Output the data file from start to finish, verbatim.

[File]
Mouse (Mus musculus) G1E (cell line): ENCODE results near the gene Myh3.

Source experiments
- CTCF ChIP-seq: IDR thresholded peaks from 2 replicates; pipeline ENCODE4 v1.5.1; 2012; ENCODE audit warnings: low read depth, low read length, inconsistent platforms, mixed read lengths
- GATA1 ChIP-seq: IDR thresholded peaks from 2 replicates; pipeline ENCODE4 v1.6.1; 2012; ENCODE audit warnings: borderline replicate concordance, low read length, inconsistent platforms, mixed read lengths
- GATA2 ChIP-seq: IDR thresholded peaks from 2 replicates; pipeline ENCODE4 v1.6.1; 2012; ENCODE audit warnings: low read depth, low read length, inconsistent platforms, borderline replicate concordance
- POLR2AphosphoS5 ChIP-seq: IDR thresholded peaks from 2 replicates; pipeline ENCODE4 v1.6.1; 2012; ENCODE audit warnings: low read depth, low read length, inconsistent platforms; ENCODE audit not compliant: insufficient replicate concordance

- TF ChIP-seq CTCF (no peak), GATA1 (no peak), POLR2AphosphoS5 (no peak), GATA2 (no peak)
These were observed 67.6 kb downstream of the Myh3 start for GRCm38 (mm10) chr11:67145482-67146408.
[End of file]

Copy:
Mouse (Mus musculus) G1E (cell line): ENCODE results near the gene Myh3.

Source experiments
- CTCF ChIP-seq: IDR thresholded peaks from 2 replicates; pipeline ENCODE4 v1.5.1; 2012; ENCODE audit warnings: low read depth, low read length, inconsistent platforms, mixed read lengths
- GATA1 ChIP-seq: IDR thresholded peaks from 2 replicates; pipeline ENCODE4 v1.6.1; 2012; ENCODE audit warnings: borderline replicate concordance, low read length, inconsistent platforms, mixed read lengths
- GATA2 ChIP-seq: IDR thresholded peaks from 2 replicates; pipeline ENCODE4 v1.6.1; 2012; ENCODE audit warnings: low read depth, low read length, inconsistent platforms, borderline replicate concordance
- POLR2AphosphoS5 ChIP-seq: IDR thresholded peaks from 2 replicates; pipeline ENCODE4 v1.6.1; 2012; ENCODE audit warnings: low read depth, low read length, inconsistent platforms; ENCODE audit not compliant: insufficient replicate concordance

- TF ChIP-seq CTCF (no peak), GATA1 (no peak), POLR2AphosphoS5 (no peak), GATA2 (no peak)
These were observed 67.6 kb downstream of the Myh3 start for GRCm38 (mm10) chr11:67145482-67146408.